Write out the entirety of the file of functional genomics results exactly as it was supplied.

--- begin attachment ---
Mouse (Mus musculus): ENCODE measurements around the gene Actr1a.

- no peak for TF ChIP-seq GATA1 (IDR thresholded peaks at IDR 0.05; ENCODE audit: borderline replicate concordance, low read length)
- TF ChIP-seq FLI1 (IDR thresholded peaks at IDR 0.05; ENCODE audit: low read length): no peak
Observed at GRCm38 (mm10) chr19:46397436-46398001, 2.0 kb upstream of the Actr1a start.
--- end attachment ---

Mouse (Mus musculus): ENCODE measurements around the gene Actr1a.

- no peak for TF ChIP-seq GATA1 (IDR thresholded peaks at IDR 0.05; ENCODE audit: borderline replicate concordance, low read length)
- TF ChIP-seq FLI1 (IDR thresholded peaks at IDR 0.05; ENCODE audit: low read length): no peak
Observed at GRCm38 (mm10) chr19:46397436-46398001, 2.0 kb upstream of the Actr1a start.